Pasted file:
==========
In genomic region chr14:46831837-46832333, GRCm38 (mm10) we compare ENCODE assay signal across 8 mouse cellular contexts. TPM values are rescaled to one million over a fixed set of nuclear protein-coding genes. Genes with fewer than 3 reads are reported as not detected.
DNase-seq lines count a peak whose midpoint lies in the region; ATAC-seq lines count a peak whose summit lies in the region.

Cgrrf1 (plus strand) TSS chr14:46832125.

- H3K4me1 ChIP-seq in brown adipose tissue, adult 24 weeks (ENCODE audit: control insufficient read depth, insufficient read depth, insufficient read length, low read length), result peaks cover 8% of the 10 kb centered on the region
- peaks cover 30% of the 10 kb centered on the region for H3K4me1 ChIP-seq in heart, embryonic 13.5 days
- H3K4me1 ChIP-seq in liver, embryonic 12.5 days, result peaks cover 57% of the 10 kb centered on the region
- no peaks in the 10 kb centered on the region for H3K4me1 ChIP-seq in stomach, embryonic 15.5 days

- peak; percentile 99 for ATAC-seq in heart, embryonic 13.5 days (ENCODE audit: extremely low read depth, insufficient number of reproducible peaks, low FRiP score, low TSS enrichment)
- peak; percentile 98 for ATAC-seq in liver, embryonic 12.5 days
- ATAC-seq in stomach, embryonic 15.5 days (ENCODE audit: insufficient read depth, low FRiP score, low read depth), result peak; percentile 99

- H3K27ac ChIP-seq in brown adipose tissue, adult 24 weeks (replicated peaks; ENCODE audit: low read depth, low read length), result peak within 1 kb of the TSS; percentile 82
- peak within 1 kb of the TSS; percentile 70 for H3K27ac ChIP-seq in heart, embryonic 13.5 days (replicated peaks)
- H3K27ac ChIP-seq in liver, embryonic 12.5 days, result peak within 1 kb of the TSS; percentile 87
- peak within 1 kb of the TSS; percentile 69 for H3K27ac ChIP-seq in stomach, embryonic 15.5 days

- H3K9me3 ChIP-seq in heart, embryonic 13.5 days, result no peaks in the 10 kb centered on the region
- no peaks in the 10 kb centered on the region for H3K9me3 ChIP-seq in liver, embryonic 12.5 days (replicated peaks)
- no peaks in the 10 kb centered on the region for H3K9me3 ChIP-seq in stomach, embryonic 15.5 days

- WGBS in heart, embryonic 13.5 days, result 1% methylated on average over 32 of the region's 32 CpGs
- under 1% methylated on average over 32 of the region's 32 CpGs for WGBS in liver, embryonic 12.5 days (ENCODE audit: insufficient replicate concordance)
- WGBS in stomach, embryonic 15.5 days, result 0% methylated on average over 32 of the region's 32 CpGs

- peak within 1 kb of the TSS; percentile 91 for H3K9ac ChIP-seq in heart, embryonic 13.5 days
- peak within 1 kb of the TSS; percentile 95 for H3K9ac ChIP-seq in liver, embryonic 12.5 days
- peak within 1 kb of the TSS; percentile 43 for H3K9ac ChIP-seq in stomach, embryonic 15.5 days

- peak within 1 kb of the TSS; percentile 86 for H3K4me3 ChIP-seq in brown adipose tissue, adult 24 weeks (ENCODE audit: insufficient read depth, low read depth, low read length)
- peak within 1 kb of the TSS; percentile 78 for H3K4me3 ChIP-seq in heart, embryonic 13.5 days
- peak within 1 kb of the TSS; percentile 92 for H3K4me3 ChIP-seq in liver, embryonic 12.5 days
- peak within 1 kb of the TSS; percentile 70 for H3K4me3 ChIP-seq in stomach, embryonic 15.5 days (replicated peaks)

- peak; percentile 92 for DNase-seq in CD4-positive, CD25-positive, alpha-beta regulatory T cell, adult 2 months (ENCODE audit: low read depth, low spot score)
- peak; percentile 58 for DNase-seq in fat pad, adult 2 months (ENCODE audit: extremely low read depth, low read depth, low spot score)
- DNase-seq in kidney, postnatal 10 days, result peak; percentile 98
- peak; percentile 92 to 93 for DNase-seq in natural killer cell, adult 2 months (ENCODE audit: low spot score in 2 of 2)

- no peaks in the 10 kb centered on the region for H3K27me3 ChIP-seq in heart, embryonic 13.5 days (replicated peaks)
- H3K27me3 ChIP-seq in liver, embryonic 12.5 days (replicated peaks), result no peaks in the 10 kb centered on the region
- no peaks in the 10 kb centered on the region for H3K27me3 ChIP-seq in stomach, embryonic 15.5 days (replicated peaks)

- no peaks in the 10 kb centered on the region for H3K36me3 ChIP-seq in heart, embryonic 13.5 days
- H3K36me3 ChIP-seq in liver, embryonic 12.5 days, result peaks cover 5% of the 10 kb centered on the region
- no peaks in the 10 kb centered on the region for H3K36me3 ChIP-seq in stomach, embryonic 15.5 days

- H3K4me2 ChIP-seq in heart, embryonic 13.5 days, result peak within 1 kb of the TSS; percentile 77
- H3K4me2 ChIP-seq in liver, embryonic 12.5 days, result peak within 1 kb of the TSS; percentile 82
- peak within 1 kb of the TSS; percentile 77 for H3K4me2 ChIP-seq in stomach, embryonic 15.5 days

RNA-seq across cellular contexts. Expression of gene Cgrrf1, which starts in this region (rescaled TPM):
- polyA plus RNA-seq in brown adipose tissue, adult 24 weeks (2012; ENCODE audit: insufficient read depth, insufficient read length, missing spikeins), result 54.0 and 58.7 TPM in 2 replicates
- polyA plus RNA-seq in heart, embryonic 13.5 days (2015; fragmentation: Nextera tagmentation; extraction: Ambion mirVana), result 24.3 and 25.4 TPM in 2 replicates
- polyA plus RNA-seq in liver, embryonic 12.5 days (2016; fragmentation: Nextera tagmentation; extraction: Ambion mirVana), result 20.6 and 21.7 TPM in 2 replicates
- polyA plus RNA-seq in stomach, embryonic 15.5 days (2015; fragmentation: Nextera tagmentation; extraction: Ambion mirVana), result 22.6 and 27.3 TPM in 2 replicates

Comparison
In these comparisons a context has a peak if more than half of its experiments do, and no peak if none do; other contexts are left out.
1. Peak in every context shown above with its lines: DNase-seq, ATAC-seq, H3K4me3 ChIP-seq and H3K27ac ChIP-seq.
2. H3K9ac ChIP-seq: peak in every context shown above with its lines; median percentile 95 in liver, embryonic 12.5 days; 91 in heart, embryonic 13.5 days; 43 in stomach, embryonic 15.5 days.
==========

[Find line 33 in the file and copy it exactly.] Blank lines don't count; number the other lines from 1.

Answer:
- H3K27me3 ChIP-seq in liver, embryonic 12.5 days (replicated peaks), result no peaks in the 10 kb centered on the region